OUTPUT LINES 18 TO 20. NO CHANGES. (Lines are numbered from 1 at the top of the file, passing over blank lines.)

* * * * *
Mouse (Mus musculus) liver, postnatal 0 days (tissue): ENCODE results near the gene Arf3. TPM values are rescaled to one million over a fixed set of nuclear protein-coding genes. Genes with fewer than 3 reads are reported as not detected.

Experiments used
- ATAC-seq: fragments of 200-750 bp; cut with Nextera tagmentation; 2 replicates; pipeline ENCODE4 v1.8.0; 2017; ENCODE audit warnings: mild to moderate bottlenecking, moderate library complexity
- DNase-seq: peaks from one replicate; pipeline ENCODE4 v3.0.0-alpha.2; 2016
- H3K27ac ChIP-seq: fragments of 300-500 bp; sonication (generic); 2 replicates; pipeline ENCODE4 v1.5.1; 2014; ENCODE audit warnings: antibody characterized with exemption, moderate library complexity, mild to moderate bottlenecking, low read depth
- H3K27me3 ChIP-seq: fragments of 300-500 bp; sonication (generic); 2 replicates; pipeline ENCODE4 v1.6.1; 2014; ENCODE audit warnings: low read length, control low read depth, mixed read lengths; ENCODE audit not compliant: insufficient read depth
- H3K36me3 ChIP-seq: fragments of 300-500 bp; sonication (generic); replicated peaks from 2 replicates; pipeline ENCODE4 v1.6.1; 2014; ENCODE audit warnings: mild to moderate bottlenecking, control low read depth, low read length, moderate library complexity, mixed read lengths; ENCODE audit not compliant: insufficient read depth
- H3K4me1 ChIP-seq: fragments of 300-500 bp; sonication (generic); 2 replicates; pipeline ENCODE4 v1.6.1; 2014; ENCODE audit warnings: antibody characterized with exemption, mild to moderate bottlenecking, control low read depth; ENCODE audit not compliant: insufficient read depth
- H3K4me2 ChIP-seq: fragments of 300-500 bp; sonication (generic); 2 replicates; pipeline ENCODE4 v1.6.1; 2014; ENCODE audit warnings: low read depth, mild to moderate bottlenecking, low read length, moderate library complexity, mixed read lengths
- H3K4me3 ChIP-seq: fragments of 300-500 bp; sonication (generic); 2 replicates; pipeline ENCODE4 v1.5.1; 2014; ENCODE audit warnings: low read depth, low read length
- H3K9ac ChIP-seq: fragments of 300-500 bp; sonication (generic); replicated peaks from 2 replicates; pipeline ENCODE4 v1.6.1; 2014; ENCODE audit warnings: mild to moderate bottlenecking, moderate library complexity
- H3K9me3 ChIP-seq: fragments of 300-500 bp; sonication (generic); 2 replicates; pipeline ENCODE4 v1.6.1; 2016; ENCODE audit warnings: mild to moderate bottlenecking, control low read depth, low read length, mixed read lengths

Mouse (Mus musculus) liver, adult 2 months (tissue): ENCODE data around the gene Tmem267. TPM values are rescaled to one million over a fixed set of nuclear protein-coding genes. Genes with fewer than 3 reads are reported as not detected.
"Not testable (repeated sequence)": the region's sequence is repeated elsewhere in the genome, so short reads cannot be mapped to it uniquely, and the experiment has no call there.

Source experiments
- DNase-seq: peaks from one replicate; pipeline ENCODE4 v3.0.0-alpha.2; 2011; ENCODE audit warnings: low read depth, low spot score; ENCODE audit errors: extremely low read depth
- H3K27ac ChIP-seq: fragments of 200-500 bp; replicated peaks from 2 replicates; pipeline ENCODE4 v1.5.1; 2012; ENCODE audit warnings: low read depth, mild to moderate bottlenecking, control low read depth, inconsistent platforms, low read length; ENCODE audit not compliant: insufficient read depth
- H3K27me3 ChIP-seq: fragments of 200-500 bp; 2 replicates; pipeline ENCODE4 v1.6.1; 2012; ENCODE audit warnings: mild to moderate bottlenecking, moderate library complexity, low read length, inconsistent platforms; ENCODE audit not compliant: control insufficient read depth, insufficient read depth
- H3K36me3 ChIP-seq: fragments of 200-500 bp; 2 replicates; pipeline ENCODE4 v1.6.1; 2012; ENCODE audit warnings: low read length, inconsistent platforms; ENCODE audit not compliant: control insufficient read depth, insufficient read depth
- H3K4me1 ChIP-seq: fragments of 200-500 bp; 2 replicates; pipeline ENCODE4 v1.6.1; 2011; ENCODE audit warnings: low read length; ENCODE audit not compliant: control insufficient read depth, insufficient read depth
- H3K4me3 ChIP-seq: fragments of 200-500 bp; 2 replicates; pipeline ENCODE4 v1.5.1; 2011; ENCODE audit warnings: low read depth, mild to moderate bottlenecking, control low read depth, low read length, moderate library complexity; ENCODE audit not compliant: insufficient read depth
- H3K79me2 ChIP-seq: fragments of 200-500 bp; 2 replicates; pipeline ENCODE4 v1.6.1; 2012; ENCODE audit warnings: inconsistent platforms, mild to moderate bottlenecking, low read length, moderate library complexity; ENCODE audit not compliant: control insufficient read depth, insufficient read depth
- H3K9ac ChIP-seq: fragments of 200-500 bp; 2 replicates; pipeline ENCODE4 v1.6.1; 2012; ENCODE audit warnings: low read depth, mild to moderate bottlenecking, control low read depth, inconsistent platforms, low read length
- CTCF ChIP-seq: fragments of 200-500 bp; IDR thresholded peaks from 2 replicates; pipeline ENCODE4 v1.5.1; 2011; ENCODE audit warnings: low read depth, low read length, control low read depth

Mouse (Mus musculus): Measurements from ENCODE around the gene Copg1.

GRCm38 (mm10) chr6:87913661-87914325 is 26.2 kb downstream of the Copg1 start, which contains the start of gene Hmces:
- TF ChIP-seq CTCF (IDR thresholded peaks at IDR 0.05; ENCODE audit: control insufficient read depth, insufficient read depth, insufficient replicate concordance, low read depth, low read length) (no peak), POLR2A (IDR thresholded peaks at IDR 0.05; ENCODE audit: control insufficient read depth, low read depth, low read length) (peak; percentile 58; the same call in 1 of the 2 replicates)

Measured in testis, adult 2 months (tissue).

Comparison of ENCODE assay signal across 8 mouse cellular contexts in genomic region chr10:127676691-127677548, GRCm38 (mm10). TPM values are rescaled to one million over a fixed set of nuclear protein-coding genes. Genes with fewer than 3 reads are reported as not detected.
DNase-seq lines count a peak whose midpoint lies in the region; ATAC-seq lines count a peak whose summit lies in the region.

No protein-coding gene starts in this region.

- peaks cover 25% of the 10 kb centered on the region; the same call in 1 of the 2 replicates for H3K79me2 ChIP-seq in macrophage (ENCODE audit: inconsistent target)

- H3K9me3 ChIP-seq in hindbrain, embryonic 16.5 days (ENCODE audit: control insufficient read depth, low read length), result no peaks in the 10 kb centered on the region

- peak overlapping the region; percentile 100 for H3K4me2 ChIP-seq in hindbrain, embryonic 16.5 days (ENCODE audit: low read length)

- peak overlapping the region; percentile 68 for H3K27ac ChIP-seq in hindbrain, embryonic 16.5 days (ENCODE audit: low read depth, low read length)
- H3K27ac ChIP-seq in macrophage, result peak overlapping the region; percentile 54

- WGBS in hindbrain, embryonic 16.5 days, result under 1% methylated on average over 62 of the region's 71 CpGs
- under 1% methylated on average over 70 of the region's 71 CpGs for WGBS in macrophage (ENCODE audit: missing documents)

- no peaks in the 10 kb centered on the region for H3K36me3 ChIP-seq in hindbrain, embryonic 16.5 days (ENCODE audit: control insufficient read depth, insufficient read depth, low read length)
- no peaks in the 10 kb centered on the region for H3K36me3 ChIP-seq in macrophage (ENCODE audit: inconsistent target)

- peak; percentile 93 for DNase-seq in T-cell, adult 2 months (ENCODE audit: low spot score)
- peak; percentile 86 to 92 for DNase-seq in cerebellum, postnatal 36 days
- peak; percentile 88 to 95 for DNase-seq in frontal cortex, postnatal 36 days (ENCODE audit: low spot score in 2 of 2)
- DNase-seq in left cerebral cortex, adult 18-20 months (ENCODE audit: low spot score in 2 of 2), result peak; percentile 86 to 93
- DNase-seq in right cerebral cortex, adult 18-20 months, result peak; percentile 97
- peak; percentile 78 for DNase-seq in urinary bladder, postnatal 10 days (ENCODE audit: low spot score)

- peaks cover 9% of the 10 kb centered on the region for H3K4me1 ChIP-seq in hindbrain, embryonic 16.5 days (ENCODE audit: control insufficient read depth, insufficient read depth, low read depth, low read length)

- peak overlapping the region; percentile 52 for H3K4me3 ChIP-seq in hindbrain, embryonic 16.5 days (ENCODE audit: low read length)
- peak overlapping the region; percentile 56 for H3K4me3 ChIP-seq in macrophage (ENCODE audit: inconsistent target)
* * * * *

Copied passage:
- H3K27me3 ChIP-seq: fragments of 200-500 bp; 2 replicates; pipeline ENCODE4 v1.6.1; 2012; ENCODE audit warnings: mild to moderate bottlenecking, moderate library complexity, low read length, inconsistent platforms; ENCODE audit not compliant: control insufficient read depth, insufficient read depth
- H3K36me3 ChIP-seq: fragments of 200-500 bp; 2 replicates; pipeline ENCODE4 v1.6.1; 2012; ENCODE audit warnings: low read length, inconsistent platforms; ENCODE audit not compliant: control insufficient read depth, insufficient read depth
- H3K4me1 ChIP-seq: fragments of 200-500 bp; 2 replicates; pipeline ENCODE4 v1.6.1; 2011; ENCODE audit warnings: low read length; ENCODE audit not compliant: control insufficient read depth, insufficient read depth